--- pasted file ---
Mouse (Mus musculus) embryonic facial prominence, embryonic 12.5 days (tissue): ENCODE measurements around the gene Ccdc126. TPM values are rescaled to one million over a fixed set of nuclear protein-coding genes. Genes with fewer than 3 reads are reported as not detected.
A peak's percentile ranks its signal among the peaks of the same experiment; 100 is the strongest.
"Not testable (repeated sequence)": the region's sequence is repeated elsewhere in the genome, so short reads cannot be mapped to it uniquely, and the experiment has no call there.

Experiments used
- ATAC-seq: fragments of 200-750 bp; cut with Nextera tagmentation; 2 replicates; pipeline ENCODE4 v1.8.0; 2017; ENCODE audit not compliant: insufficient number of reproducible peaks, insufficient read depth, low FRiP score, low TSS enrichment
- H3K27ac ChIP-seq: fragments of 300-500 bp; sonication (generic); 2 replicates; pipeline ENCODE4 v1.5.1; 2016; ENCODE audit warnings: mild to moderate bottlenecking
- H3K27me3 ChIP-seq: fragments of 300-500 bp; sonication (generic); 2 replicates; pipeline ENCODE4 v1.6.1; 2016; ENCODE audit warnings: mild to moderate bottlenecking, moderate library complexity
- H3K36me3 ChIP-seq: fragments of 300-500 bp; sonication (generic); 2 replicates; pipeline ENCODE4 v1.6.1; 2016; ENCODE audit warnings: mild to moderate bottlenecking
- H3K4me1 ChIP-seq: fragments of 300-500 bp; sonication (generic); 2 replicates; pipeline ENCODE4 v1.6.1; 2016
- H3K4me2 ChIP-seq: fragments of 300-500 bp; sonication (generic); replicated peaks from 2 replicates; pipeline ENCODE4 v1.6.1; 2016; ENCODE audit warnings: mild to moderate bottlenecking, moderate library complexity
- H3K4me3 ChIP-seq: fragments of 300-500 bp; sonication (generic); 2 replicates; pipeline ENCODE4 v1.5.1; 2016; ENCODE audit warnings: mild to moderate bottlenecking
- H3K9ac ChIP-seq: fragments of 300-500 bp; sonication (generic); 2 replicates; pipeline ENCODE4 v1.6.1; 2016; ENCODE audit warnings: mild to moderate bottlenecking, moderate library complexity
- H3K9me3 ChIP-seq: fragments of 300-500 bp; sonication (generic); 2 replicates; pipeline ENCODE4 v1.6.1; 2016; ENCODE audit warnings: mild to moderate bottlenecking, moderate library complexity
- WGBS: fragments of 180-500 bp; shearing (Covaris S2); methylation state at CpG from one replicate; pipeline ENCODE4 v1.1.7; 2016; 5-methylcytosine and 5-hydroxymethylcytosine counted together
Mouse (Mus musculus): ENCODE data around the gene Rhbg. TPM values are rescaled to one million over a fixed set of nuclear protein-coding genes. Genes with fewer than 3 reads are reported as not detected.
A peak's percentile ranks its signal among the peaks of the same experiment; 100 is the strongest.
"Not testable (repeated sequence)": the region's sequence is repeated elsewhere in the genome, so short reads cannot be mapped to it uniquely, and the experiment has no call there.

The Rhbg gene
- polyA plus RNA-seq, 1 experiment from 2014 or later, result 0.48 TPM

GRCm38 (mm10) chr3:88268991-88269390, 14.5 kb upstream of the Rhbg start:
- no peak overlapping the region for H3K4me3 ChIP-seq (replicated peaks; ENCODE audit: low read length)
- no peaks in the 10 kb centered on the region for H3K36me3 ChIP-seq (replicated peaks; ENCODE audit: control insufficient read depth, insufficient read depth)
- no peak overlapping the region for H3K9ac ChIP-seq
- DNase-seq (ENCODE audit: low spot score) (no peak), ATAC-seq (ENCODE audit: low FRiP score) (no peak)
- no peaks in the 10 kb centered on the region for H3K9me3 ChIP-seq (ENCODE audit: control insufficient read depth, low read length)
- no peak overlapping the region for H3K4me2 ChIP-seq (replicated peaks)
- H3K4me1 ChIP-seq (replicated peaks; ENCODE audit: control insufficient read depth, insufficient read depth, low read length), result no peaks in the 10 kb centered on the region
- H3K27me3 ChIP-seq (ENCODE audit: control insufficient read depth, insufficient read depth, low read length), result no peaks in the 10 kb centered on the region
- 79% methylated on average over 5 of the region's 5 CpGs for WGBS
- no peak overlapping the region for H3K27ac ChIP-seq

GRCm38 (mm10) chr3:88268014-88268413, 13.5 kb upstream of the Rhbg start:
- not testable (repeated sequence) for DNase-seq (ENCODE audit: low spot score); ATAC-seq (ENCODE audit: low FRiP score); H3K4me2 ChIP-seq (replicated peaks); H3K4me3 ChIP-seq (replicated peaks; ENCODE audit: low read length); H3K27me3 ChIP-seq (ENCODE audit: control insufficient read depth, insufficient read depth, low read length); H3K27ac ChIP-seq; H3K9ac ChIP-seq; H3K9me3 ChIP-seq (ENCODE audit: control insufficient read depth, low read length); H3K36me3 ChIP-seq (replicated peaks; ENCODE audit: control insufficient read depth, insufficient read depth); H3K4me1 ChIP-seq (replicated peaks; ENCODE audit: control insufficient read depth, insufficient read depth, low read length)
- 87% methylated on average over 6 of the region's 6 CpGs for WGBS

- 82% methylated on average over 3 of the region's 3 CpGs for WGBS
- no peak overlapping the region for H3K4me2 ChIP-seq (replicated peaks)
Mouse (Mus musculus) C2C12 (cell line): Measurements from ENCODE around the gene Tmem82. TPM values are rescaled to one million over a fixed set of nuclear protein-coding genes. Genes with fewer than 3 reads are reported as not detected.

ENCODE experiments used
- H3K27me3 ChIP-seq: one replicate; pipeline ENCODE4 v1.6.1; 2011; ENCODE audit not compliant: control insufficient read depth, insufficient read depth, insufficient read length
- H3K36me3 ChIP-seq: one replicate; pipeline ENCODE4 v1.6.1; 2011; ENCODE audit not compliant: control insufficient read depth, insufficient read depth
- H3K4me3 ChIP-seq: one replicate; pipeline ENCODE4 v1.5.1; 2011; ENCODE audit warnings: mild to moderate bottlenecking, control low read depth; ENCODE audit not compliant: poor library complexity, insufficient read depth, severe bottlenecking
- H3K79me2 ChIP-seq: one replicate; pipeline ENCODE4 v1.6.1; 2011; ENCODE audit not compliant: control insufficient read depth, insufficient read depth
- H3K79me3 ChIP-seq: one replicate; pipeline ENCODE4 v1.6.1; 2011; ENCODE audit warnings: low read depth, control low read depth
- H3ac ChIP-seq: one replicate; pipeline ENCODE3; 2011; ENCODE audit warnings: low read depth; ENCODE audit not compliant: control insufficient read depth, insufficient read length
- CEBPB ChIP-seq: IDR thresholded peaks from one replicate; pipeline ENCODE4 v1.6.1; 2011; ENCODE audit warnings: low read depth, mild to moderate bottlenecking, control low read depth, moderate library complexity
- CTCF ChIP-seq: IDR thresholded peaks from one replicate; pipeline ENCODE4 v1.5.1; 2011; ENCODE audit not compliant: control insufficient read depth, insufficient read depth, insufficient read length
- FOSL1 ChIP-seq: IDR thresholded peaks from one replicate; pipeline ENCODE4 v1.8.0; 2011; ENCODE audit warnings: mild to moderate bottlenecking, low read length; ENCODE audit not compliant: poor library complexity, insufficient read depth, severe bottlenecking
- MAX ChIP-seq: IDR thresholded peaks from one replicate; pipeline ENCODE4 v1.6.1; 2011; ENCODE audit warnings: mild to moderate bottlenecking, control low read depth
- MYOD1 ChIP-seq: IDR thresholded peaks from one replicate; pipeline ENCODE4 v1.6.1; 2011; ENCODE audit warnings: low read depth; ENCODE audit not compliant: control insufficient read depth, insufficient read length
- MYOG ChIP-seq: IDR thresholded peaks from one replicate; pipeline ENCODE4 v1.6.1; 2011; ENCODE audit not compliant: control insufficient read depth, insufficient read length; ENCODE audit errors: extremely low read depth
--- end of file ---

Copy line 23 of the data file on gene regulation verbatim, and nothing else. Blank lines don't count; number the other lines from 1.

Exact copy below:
- no peak overlapping the region for H3K9ac ChIP-seq